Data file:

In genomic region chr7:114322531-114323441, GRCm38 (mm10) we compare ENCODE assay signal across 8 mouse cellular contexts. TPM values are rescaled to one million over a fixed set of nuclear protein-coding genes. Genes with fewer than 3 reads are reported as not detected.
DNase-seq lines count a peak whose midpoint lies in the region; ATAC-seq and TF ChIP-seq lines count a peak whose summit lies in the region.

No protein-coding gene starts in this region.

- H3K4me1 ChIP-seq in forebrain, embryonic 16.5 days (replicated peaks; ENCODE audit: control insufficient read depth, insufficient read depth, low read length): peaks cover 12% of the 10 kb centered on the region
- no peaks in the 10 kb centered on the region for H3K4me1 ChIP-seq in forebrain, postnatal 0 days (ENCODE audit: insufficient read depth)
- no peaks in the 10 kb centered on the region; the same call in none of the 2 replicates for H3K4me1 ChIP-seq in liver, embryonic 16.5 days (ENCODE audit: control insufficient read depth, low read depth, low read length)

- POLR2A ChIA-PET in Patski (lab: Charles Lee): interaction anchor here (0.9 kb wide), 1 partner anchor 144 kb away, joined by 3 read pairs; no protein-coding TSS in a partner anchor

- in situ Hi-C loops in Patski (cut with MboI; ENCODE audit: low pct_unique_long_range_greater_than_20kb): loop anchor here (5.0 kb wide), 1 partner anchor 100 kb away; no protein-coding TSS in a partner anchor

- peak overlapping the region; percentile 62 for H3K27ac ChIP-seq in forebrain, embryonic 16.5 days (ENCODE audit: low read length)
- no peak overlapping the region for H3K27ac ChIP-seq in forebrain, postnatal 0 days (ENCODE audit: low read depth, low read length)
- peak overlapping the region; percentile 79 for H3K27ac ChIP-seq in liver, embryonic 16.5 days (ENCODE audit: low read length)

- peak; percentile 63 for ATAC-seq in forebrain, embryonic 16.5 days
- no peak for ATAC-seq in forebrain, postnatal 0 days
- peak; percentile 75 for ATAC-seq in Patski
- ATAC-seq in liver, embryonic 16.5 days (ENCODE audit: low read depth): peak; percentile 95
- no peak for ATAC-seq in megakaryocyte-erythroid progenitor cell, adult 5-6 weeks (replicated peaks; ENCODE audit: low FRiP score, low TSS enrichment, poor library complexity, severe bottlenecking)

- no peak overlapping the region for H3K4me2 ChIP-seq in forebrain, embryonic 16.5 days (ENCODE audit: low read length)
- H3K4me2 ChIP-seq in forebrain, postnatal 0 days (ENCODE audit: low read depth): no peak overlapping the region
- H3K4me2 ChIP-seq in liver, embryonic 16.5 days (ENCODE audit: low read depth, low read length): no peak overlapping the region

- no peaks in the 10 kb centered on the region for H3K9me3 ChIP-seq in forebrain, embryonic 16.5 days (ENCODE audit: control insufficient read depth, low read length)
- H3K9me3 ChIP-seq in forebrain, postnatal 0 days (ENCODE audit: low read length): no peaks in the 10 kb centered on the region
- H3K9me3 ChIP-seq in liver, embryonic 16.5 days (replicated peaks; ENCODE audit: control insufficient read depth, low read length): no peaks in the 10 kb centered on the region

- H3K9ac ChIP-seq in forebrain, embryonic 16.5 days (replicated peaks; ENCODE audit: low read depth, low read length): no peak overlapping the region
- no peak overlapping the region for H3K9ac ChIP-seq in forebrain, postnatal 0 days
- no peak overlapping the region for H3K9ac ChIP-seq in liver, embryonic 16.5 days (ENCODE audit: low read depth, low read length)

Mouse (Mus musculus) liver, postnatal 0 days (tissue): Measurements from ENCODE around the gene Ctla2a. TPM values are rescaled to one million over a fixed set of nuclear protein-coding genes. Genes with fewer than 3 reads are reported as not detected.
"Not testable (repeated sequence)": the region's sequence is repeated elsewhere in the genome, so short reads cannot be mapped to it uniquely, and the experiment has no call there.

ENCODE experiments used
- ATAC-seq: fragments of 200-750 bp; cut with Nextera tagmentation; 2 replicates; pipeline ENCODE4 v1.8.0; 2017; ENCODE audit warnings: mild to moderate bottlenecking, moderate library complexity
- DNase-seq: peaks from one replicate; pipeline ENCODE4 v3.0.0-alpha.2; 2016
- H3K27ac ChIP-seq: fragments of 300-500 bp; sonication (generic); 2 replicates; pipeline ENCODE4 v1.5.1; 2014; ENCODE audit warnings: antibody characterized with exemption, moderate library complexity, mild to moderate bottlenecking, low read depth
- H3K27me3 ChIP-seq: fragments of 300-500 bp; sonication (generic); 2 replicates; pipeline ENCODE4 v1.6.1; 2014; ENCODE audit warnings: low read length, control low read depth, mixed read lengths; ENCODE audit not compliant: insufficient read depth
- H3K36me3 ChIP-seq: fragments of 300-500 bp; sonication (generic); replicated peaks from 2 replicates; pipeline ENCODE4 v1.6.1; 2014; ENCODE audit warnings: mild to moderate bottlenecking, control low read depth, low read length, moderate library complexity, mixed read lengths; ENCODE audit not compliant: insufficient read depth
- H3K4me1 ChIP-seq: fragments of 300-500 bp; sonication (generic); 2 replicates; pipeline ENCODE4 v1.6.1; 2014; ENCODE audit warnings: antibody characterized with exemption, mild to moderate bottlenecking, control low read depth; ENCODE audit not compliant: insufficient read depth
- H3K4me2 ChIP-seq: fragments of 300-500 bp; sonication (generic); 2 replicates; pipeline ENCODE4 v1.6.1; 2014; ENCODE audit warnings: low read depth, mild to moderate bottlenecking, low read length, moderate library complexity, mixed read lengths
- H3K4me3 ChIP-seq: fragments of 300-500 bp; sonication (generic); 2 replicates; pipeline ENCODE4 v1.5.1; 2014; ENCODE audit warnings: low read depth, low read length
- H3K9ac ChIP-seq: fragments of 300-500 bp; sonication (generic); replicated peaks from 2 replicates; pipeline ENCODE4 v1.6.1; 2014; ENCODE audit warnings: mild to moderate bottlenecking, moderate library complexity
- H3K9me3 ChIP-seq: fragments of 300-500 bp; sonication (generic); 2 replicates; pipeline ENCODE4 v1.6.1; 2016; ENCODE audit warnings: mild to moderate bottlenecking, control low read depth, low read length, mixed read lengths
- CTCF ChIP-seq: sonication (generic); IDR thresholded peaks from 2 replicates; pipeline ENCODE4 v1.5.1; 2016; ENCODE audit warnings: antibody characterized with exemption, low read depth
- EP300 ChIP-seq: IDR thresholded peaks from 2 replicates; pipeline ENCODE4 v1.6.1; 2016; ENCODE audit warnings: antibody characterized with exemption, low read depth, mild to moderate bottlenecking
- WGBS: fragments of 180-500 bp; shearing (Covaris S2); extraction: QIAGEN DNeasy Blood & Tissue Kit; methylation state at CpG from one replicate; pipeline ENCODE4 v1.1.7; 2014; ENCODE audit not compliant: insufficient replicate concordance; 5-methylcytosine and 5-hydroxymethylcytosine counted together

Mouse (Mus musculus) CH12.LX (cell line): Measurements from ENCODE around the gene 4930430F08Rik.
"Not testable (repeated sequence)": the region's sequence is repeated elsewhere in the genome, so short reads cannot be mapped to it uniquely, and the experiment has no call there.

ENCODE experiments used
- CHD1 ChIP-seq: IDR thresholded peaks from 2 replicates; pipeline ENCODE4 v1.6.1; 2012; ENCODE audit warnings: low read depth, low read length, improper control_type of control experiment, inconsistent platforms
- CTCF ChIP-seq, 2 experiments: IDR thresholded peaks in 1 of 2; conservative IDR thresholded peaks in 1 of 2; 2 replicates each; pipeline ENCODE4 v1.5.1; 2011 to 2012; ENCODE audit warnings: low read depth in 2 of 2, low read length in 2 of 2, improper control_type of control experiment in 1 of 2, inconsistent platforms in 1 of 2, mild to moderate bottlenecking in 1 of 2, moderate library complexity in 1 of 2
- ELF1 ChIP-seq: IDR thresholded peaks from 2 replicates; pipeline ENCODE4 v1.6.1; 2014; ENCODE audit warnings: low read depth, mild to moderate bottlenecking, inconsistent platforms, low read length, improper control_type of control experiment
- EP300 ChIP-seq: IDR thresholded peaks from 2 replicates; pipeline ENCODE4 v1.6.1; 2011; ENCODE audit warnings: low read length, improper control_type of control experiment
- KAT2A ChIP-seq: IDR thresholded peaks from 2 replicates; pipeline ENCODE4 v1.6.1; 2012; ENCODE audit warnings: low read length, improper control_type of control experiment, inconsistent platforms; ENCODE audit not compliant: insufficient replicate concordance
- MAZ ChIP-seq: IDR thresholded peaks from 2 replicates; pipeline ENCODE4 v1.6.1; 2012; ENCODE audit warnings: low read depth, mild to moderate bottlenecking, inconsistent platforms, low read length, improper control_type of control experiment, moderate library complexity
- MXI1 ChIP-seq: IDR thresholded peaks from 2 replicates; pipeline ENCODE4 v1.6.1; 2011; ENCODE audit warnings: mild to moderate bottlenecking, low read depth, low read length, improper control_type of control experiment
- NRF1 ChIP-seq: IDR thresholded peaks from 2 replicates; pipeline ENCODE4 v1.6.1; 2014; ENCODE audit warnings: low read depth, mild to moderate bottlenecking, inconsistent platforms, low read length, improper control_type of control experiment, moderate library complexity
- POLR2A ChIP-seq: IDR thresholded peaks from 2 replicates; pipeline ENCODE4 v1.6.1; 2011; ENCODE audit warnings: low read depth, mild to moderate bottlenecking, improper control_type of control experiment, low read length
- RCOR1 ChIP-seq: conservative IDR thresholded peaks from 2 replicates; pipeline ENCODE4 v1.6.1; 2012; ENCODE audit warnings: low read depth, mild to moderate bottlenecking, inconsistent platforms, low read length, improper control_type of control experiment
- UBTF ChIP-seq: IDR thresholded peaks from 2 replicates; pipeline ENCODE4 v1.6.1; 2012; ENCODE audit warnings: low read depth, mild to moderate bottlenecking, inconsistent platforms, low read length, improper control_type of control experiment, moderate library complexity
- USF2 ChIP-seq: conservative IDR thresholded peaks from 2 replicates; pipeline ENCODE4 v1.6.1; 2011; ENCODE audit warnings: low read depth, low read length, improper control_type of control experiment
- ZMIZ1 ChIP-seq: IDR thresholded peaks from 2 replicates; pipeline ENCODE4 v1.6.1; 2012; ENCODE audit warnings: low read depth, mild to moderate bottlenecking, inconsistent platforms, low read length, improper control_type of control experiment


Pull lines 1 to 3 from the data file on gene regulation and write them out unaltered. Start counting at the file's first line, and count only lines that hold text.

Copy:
In genomic region chr7:114322531-114323441, GRCm38 (mm10) we compare ENCODE assay signal across 8 mouse cellular contexts. TPM values are rescaled to one million over a fixed set of nuclear protein-coding genes. Genes with fewer than 3 reads are reported as not detected.
DNase-seq lines count a peak whose midpoint lies in the region; ATAC-seq and TF ChIP-seq lines count a peak whose summit lies in the region.

No protein-coding gene starts in this region.